Rare earths, uranium and zinc explorer Greenland Minerals (ASX:GGG) has begun the process of arranging offtake for its highly-prospective Kvanefjeld Project, located in southern Greenland.
As Kvanefjeld pushes towards production, the company has signed a non-biding Memorandum of Understanding (MoU) with Shenghe Resources, a China-based rare earths product supplier, listed on the Shanghai stock exchange with a market capitalisation of close to US$3 billion.
The MoU establishes a framework for both parties to enter into binding agreements in the future.
Under the proposed plan, Greenland Minerals will look to supply offtake for its rare earths, consisting of either 32,000tpa contained rare earth in chemical concentrate, or 34,000tpa contained rare earth in mineral concentrate.
While pricing is yet to materialise, Greenland shareholders will be encouraged by a commitment to offtake the rare earths on “arm’s length” pricing, which will reflect published, internationally traded prices.
Greenland are also set to benefit, with Shenghe agreeing to market any rare earth products that Shenghe does not acquire.
The company will be firmly on the minds of rare earths and uranium investors throughout the financial year with both Greenland and Shenghe agreeing to ink a binding agreement within three months from the mutual acceptance of the Kvanefjeld optimised flowsheet.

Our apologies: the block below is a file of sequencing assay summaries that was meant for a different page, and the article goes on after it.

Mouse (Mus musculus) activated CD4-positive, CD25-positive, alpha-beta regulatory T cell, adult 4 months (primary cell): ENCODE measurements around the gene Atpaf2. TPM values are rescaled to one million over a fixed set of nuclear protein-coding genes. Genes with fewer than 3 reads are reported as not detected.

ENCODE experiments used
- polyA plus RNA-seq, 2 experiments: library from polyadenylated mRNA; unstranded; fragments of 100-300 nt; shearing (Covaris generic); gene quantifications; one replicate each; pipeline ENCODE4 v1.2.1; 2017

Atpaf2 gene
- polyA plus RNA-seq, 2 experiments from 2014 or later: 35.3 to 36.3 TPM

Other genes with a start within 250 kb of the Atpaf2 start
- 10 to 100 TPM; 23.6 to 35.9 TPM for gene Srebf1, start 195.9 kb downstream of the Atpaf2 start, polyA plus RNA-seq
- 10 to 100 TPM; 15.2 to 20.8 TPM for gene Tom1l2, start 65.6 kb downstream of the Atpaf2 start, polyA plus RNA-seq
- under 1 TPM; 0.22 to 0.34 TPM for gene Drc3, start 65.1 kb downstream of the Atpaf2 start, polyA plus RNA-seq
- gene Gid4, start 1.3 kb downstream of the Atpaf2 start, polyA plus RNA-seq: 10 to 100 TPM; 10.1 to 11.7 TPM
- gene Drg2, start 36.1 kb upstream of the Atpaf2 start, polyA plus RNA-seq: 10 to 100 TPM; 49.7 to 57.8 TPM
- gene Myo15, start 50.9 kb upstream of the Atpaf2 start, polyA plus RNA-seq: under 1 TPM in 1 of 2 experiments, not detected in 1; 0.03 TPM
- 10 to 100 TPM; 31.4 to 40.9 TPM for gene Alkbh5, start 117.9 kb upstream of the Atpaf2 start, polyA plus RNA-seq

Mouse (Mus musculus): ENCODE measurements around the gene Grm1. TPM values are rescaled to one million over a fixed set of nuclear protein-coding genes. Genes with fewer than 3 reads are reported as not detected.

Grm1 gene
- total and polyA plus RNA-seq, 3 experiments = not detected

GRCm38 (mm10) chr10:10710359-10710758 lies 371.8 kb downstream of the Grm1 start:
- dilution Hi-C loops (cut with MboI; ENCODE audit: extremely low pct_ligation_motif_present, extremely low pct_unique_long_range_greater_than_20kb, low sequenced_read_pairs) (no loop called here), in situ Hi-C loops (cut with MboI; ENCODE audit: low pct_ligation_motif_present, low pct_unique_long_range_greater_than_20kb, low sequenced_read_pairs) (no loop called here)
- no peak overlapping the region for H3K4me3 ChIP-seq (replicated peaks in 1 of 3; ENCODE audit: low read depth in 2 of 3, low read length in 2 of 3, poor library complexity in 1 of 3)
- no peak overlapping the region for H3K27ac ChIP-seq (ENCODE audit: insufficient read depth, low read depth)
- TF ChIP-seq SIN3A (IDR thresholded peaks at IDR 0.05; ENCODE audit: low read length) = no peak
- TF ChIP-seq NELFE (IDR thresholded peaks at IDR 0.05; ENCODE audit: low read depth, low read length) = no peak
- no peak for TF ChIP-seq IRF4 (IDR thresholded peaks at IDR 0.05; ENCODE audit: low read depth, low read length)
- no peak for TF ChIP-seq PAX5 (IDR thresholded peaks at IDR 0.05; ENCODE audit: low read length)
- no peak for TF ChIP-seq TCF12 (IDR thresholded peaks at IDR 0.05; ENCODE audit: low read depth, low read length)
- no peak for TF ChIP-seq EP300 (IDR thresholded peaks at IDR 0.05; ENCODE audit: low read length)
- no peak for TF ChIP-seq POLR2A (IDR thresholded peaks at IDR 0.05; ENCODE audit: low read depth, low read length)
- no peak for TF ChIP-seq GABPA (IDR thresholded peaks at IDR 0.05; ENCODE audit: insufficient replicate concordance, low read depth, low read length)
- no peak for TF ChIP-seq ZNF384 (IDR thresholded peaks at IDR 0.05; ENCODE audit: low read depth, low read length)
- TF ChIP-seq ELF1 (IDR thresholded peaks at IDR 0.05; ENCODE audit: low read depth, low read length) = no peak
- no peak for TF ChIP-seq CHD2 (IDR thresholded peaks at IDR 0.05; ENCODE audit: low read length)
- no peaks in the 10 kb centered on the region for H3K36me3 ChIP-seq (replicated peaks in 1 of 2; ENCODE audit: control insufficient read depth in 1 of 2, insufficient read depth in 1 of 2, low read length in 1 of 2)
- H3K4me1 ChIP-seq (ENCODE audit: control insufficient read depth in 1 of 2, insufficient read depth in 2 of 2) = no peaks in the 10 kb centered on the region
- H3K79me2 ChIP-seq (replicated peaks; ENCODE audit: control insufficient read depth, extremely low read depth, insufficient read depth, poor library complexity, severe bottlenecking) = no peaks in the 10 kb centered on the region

An optimisation program is tipped to be completed during the first quarter of 2019.
Commenting on the agreement, Greenland Minerals’ managing director John Mair said:
This MoU represents an important milestone in the relationship between the Company and Shenghe.
“The agreement builds on the strategic cooperation agreement entered into in 2016 that saw Shenghe become our major shareholder. It demonstrates the strong intention of both parties to establish a framework for the commercialisation of the Kvanefjeld project.
Shenghe has the capacity, technology and intent to process a variety of intermediate rare earth products from Kvanefjeld and produce high‐purity, industry ready products.
“The significance of Shenghe’s undertaking demonstrates that all project output at planned volumes will be absorbed into commercial end‐use markets by a prominent and experienced industry participant,” he said.
As part of the agreement, Greenland and Shenghe have arranged a strategic development plan for Kvanefjeld which proposes a staged development path, which may lead to an earlier production of rare earth concentrate before a second stage refinery is constructed in Greenland. The plan also proposes a project‐specific rare earth separation capacity outside China to directly supply growing international demand centres.